The surrogate’s goals are to speak on the patient’s behalf and ensure that his or her wishes are respected, and thus, make an informed choice in agreement with the patient’s expressed wishes. “If the wishes of the patient cannot be determined, others will make medical decisions for that patient,” says Shuster. “I doubt this is what a person would want for oneself.”

Shuster adds, “The most important thing I have learned in my profession is that there is in each person an incredible will to maintain one’s own integrity, control, dignity, and a sense of self.”

This is undermined when others make decisions on the patient’s behalf without the patient’s consent, based on wishes that are not the patient’s. “This is what happens when no one knows what the patient’s wishes are and there are no advance directives to consult,” says Shuster.

Shuster once consulted on a case involving a nursing home patient with mental incapacities, but who had decision-making capacity. The patient wanted solid food, and adamantly refused to eat whenever the food came pureed.

“In talking to him, I began to understand how important food was to him, but the real issue was not the food,” says Shuster. The real issue was the patient’s desire to maintain a sense of control over his life. “Eating lunch the way he envisioned was his way to tell himself and the world, ‘I am here, alive and in control of my life; I am not a child. You must respect my wishes of wanting to eat my lunch the way I can enjoy it,’” says Shuster. The patient understood the risks involved, such as aspiration or pneumonia, and was willing to take those risks.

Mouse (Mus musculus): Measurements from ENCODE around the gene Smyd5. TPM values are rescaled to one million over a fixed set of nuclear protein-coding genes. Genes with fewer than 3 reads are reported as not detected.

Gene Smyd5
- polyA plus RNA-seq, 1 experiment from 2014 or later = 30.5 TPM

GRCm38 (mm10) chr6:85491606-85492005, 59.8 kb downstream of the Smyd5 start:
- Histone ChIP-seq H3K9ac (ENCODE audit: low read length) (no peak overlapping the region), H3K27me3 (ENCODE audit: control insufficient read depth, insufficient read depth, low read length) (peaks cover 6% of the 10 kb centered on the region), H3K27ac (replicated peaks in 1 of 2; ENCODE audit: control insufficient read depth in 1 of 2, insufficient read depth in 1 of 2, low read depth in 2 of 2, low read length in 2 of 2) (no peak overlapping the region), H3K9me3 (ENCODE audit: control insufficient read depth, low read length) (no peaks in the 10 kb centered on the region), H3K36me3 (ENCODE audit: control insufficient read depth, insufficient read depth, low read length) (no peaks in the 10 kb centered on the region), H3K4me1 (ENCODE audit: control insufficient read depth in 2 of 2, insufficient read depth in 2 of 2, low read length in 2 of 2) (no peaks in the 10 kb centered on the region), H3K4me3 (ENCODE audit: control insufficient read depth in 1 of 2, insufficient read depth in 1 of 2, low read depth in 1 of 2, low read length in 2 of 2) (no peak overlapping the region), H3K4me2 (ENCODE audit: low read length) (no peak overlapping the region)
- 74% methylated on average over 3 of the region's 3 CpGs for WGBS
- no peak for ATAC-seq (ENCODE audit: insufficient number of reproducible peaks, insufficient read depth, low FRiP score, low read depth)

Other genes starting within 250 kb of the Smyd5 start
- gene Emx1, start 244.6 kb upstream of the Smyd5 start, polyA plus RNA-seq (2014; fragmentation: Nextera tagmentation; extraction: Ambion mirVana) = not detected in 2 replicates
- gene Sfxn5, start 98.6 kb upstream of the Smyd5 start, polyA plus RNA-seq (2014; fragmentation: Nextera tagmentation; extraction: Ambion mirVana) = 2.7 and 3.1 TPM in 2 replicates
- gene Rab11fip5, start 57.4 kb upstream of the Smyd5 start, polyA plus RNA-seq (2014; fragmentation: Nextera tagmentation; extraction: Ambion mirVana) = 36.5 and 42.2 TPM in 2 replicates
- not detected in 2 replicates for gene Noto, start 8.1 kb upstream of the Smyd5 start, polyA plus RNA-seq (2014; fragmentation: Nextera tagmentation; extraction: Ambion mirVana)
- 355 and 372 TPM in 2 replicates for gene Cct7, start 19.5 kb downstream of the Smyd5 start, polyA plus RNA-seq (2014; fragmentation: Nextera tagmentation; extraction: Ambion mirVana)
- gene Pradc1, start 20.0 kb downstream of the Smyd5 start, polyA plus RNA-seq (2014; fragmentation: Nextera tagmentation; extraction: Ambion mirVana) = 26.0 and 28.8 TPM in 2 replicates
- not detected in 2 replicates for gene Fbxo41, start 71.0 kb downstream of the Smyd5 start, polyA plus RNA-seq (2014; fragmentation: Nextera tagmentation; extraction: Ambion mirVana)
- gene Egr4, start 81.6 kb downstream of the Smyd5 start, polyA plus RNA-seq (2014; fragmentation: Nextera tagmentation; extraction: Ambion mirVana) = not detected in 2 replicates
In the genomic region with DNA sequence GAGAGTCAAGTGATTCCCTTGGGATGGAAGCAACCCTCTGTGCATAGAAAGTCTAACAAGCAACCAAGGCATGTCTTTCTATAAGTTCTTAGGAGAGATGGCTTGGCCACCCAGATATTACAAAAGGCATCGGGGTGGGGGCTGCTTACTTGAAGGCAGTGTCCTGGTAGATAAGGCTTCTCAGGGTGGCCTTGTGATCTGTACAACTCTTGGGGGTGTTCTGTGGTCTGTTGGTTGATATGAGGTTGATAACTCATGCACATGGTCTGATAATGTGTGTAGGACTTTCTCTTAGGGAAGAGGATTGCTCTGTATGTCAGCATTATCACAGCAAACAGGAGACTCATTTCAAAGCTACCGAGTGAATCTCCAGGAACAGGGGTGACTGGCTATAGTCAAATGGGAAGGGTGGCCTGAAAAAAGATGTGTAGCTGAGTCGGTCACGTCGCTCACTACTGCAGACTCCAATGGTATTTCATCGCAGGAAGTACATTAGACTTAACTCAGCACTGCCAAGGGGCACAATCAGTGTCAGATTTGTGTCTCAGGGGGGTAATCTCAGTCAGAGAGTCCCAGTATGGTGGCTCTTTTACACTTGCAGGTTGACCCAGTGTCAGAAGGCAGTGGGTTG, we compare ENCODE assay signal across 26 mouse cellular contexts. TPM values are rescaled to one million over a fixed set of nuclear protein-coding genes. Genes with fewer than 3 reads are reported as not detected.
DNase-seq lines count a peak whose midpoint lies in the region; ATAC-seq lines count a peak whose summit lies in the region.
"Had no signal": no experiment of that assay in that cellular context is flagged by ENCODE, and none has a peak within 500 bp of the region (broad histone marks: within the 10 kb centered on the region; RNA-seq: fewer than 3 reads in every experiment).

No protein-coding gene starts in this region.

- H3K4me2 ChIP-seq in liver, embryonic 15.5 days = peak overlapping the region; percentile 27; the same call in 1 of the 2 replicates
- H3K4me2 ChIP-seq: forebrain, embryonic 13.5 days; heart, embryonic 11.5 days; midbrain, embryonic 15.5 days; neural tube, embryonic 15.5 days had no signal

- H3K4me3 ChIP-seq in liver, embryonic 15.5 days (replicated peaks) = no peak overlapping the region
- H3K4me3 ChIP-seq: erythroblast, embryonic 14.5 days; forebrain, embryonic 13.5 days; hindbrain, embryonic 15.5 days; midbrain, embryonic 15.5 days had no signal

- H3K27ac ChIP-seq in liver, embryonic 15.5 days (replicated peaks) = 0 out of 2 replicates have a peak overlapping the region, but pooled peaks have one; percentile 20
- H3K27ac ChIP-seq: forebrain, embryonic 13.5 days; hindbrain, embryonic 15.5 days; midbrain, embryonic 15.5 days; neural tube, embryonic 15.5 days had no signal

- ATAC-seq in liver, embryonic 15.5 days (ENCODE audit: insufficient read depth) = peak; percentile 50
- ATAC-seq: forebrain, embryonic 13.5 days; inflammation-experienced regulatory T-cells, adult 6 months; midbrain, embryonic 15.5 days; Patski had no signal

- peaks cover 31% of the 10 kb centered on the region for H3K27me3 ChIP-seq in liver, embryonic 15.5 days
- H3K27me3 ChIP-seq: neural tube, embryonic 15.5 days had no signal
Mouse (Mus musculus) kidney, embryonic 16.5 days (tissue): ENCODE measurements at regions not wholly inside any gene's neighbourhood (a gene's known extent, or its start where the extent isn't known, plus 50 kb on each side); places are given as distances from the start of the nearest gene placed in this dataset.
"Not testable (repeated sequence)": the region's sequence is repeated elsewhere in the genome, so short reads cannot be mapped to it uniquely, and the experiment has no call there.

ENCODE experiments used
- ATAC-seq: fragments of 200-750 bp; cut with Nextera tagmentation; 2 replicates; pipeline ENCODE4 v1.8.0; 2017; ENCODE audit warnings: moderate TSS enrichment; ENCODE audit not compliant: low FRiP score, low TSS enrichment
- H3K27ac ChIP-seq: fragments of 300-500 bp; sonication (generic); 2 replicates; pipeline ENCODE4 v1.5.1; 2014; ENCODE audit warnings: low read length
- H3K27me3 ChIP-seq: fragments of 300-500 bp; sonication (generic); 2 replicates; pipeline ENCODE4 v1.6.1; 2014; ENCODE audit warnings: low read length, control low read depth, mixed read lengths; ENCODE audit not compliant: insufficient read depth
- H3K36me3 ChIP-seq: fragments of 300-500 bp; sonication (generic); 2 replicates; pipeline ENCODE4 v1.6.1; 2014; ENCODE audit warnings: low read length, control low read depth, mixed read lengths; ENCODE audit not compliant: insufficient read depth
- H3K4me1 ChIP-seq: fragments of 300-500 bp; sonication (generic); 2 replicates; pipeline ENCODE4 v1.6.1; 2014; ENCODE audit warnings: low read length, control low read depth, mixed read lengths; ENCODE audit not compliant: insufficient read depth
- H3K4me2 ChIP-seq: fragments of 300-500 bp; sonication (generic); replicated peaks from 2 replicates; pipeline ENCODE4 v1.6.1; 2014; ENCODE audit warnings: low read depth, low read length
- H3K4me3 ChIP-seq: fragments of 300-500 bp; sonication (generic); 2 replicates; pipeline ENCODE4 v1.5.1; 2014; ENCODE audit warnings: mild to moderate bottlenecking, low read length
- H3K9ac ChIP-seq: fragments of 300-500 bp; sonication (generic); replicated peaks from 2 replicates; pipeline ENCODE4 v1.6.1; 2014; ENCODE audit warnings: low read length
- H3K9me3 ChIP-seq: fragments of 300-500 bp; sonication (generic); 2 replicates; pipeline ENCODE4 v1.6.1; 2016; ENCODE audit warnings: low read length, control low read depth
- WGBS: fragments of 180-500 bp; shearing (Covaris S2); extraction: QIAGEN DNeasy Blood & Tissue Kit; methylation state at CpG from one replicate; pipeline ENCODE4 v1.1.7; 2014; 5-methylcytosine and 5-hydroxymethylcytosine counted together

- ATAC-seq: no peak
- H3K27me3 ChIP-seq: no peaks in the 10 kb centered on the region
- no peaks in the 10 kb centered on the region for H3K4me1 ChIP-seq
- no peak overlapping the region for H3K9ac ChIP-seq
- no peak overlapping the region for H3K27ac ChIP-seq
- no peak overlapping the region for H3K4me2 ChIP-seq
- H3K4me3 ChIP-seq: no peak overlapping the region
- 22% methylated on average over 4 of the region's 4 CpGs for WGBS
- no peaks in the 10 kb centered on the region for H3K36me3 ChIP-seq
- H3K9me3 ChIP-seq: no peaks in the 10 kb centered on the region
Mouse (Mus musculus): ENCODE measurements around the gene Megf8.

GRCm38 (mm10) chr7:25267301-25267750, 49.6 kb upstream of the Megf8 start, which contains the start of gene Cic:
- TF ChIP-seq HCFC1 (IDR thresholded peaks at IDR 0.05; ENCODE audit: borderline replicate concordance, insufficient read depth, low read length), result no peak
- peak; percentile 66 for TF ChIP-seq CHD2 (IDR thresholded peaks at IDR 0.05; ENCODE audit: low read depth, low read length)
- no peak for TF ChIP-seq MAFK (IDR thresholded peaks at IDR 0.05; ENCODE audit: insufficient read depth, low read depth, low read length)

“But sadly, as I understand it, his request for solid food was denied,” says Shuster. “These are difficult cases which have no easy answers.”

REFERENCE

  1. Fetherstonhaugh D, McAuliffe L, Bauer M, et al. Decision-making on behalf of people living with dementia: how do surrogate decision-makers decide? J Med Ethics 2017; 43:35-40.

SOURCES

  • G. Kevin Donovan, MD, MA, Director, Pellegrino Center for Clinical Bioethics, Georgetown University Medical Center, Washington, DC. Phone: (202) 687-1122. Email: donovangk@georgetown.edu.
  • Ben A. Rich, JD, PhD, Emeritus Professor and School of Medicine, Alumni Association Endowed Chair of Bioethics, University of California-Davis Health System. Phone: (916) 734-6010. Fax: (916) 734-1531. Email: barich@ucdavis.edu.
  • Evelyne Shuster, PhD, Veterans Affairs Medical Center, Philadelphia. Phone: (215) 823-4206. Email: evelyn1@seas.upenn.edu.